Part 2: Why Digital Health Solutions (Or Why Not)?


Because most of the behaviors that influence health outcomes occur outside of the provider visit, it’s clear that people with chronic conditions need more support when they’re left to their own devices.
Health management setbacks can happen anytime and anywhere, depending on what people buy at the grocery store, where they go out to eat, who they interact with socially, how they sleep and move, whether or not they take their medications, and what they do when they have a health challenge.

Numerous studies show that adherence to recommended treatment protocols is remarkably poor. A 2017 study, for example, showed that 39.7% of patients with low back pain were classified as nonadherent in the first week and that 70% of patients were nonadherent by the end of a four-week treatment program.

When applied to people with chronic conditions like diabetes, hypertension, behavioral health, musculoskeletal pain, and obesity, digital health solutions have the potential to help people make the kind of choices that improve outcomes. Done correctly, digital health solutions can provide a low-cost, efficient way to reach an underserved population that places an outsized burden on the U.S. healthcare system.

Not All Digital Health Solutions Are Created Equal

Studies have shown that user engagement with digital health tracking solutions drops off very quickly, even when initial enthusiasm is high.

Michael C. Song, Ph.D., a device research and development senior manager for AstraZeneca’s MedImmune, reported in 2018 that “there are 325,000 health and fitness apps on the market, but … eighty-five percent have fewer than 5,000 downloads, and 50 percent of mHealth apps never break the 500-download mark. The final blow: Most mHealth apps see a usage drop-off rate of 64 percent after a single month.”

Just like short doctor visits, most digital health solutions miss the mark because they don’t facilitate sustainable behavior change. In truth, most mobile health apps are nothing more than electronic versions of tracking data with pen and paper.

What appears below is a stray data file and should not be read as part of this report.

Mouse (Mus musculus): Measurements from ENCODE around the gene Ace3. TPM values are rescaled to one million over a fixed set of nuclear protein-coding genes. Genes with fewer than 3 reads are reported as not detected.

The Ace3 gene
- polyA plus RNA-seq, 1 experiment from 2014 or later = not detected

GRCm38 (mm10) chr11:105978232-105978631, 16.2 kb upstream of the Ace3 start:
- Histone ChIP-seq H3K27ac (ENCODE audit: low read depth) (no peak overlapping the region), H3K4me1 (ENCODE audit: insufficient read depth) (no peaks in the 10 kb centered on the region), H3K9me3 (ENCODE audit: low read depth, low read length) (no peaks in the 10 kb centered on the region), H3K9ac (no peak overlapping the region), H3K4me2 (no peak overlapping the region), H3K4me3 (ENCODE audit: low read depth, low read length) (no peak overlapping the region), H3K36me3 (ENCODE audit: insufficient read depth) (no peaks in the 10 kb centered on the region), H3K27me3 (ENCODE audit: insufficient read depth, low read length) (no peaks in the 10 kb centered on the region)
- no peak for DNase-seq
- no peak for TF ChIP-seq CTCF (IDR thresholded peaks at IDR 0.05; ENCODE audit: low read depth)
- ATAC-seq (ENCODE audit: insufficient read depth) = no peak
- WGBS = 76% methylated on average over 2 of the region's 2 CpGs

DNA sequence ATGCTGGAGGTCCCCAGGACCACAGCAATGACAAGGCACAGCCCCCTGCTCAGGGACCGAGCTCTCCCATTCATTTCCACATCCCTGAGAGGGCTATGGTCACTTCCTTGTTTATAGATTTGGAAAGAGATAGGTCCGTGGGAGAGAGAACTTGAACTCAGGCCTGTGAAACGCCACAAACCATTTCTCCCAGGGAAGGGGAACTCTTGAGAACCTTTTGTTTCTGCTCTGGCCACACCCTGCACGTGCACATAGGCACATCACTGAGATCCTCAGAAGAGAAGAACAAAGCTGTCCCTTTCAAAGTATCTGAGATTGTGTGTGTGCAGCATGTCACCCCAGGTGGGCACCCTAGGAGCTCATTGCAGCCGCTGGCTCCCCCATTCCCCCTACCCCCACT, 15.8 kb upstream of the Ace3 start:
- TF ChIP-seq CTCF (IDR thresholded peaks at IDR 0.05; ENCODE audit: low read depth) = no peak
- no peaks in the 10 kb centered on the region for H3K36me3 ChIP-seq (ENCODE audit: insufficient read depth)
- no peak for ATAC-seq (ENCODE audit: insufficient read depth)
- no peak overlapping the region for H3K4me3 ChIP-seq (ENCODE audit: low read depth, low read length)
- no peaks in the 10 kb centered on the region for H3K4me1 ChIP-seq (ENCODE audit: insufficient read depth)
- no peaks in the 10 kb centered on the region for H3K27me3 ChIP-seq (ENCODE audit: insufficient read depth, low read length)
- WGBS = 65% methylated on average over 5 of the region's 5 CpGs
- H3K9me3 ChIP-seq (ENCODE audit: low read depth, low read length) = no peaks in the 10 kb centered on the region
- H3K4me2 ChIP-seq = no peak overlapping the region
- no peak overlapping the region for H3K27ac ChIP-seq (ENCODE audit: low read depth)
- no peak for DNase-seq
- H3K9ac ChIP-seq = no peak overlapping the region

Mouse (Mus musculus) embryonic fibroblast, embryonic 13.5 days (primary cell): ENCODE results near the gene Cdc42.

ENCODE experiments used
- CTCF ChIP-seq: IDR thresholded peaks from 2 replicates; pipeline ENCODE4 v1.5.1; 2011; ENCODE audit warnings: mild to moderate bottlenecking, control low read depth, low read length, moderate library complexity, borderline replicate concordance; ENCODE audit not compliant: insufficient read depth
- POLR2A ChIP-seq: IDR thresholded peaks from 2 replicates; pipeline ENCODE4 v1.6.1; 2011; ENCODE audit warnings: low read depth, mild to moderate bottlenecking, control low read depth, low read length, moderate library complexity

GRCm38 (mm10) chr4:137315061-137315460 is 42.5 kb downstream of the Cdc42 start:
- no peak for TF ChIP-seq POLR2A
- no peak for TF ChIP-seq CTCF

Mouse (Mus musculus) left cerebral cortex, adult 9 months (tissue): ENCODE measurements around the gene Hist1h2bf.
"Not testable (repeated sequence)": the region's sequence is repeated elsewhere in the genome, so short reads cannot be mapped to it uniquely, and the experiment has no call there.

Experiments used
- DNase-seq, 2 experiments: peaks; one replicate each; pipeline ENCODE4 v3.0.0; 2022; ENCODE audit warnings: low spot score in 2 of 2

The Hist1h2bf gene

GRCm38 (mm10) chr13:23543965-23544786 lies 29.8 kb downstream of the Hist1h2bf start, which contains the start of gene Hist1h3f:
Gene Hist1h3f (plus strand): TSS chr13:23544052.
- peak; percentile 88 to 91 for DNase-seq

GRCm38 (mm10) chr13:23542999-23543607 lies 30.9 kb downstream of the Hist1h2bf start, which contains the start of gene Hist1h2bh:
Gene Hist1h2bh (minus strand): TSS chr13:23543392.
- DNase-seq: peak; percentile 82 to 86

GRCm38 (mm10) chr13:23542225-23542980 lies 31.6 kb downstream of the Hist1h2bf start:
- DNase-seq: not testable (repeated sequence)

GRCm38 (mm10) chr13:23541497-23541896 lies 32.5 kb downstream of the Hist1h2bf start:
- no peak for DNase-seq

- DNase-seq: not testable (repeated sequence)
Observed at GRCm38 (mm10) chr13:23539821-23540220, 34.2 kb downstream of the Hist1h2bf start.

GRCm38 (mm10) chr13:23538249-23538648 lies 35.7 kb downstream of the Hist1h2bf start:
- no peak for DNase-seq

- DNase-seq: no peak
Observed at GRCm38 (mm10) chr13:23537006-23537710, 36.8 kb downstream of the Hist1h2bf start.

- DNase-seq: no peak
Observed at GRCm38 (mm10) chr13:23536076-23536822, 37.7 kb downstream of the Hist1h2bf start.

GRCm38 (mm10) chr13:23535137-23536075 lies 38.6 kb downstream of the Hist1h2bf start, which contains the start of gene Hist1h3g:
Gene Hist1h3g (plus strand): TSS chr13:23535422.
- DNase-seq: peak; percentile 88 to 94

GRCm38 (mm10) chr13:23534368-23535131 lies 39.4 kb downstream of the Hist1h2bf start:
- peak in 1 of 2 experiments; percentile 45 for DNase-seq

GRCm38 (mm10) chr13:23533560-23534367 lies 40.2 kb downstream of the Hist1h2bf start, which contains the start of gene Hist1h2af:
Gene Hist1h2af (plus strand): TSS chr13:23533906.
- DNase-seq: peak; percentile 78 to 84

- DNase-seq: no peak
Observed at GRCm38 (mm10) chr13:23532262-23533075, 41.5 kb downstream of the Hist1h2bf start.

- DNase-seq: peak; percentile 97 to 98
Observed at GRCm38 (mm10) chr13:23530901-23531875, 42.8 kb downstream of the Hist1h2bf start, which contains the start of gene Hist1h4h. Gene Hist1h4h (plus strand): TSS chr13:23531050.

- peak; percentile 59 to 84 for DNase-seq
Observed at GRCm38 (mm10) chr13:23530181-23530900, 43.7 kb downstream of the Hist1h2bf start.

Mobile health apps may provide valuable educational information and a system for monitoring blood pressure or glucose levels, but beyond their accessibility on a person’s smartphone they do little to keep users engaged, accountable, and motivated to succeed.

The missing piece of the puzzle is the use of data, artificial intelligence, and human intervention to increase engagement and adherence, based on the tenets of behavioral science. Effective ways of doing this include:

  • Personalization that goes beyond the basic “nudge” across multiple domains, including timing, tone, content, channel, frequency, and intervention
  • Proactive engagement with live, expert coaches who know how to meet user needs and can access real-time and historical data to guide patient relationships
  • AI models that analyze data in a proactive way, in order to predict possible problems and take early action for maximum impact

Behavior Change Gets Results

By focusing on behavior change, next-generation digital health providers are leading the charge towards better outcomes. DarioHealth, for example, has more than a dozen clinical studies that highlight results like these:



reduction in eA1c reduction



reduction in hypoglycemia, a leading cause of falls in adults >65 years of age



reduction in high-cost diabetes complications



reduction in high-glucose readings

54% of users indicated severe pain level reduction over 13–18 months.

Digital health solutions that fail to focus on changing behaviors are unlikely to keep members engaged long enough to generate lasting results. The solutions that will win in the marketplace are those that engage members so that the right things to do become the easy thing to do.

In the third installment of this four-part blog series, we’ll outline an optimal digital health solution implementation plan. In addition to better health outcomes, health plans need to consider security, interoperability, risk alignment, and ROI.

Please note: this entire four-part blog series is available as an eBook you can download now.

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